A Prayer of Contrition (Part Two)- Psalm 51

David continues his prayer, in verse 3, by acknowledging his failings and shortcomings, by taking responsibility for his actions. He here recognizes and admits his rebellion and also admits that his penchant for coming up short leads him around (here as “is always before me”). He then, in verse 4, acknowledges who God is, and who he is in light of that. In this verse he admits to accepting four things: 1) That all sin is ultimately against God 2) That God is holy and just 3) That God is the only one with the right and authority to truly judge what sin is 4) That God’s judgments are accurate. He here admits that God is the true judge of right and wrong, and that he agrees that what God says is wrong is wrong. He here submits himself to God’s definition of right and wrong and admits that what he has done is wrong. This is a critical step in true repentance, to admit wrongdoing and accept responsibility for it. He then goes farther still, recognizing, in verse 5, that he is a sinner not only in deed but in nature. This verse presents a clear teaching of the doctrine of original sin, that human beings are not born pure and innocent, but born sinners. This one episode of sin did not make David a sinner, it merely confirmed that he already was one. This verse presents a clear teaching of the Biblical understanding of human beings, that we are not born as blank slates that are corrupted by flawed political and social systems, but born sinners who corrupt whatever political or social system we are part of. In verse 6, we find David moving his prayer inward, now focusing on the internal aspect of things. He asks God here to implant truth in his “inner parts”, to be able to see things as God does, to see reality according to the truth of God’s word. He also asks for wisdom in the “inmost place”. He not only asks God to reveal to him what is true, but also to guide him in what to do with that revelation. He asks God to make him see things as God does so he will act as God would have him act, he is not seeking only to be forgiven of his sin, but to be transformed in his heart and mind. He realizes that only God can bring the transformation he seeks, and here he asks God to do so. It is only the heart which is truly repentant of sin that will seek this type of transformation, and we learn her that when this is the condition of our hearts we can count on God to forgive us our sin and bring the transformation we seek. We will learn later in the prayer that God does provide the requested transformation in response to David’s prayer, that this type of prayer will always be “answered”. He concludes this segment of his prayer with a request for cleansing, with hyssop and snow combining to picture a request to be cleansed completely from his uncleanness, asking for joy and gladness at the core of his being (what bones refers to) where there was misery, that God would put all David’s shortcomings “behind His back” and straighten out his “crookedness”. He desires both internal and external cleansing, which is another request we can be pretty sure God will grant.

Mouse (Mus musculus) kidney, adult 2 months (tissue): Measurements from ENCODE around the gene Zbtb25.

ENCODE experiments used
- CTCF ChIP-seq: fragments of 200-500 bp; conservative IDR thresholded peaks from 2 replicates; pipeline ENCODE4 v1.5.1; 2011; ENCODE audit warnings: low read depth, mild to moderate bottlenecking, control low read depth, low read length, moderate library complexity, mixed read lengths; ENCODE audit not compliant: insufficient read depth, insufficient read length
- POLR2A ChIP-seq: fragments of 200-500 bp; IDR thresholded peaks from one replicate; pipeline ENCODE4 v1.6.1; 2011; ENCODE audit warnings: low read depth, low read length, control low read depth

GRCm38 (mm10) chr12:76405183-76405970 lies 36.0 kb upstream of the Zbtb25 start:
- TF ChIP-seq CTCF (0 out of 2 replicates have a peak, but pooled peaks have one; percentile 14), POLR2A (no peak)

3 Comments Prayer  //  Sin and Temptation

3 Responses so far.

  1. j says:

    very profound, but often denied: man is not born a blank slate corrupted by social and political systems around it, but, reather, eventually corrupts those stystems. Very important point, imo, to understanding WHY we need saving,and a lot of people deny it. That is why there is such relativism, imo.

    • JoeChestnut says:

      Yes, all that tabula rasa(blank slate) stuff is a load of garbage. I usually tell people who believe that to spend a couple of days in a nursery or day care center to see just how pure and innocent little kids are. We don’t have to teach them to take what doesn’t belong to them or that they can’t hit someone whenever they feel like it, we have to teach them not to.

      • j says:

        Well they are endearing and innocent in many ways but they are, as most with experience will admit, totally self focused and the ultimate in seeking to meet their own needs. The problem is many people never change a lot from that, some not at all. An adult who dismisses the needs of others, for whatever reason, is going to corrupt something. Having no absolute sense of right and wrong is relativism. In the kantian sense, if everyone did that all the time, the world would implode. But you can’t tell that to Darwiniists and those who espouse the “adult” version of this, like F. Neitsche (Sp?) and his “will to power.” Those who believe we can be our own gods are fooling themselves. Biggest sin.

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